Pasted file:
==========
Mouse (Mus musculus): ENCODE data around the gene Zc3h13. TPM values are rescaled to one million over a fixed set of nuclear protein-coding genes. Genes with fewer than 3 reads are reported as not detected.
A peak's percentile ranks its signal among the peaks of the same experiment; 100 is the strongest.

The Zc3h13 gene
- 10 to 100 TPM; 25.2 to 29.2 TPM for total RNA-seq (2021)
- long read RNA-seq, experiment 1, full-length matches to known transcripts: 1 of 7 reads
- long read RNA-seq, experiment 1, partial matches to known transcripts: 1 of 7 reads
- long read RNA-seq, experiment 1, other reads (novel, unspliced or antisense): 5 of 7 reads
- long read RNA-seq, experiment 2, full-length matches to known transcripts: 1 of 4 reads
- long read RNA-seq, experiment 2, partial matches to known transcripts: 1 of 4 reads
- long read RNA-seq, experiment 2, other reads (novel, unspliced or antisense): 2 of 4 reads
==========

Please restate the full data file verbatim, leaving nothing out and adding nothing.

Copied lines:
Mouse (Mus musculus): ENCODE data around the gene Zc3h13. TPM values are rescaled to one million over a fixed set of nuclear protein-coding genes. Genes with fewer than 3 reads are reported as not detected.
A peak's percentile ranks its signal among the peaks of the same experiment; 100 is the strongest.

The Zc3h13 gene
- 10 to 100 TPM; 25.2 to 29.2 TPM for total RNA-seq (2021)
- long read RNA-seq, experiment 1, full-length matches to known transcripts: 1 of 7 reads
- long read RNA-seq, experiment 1, partial matches to known transcripts: 1 of 7 reads
- long read RNA-seq, experiment 1, other reads (novel, unspliced or antisense): 5 of 7 reads
- long read RNA-seq, experiment 2, full-length matches to known transcripts: 1 of 4 reads
- long read RNA-seq, experiment 2, partial matches to known transcripts: 1 of 4 reads
- long read RNA-seq, experiment 2, other reads (novel, unspliced or antisense): 2 of 4 reads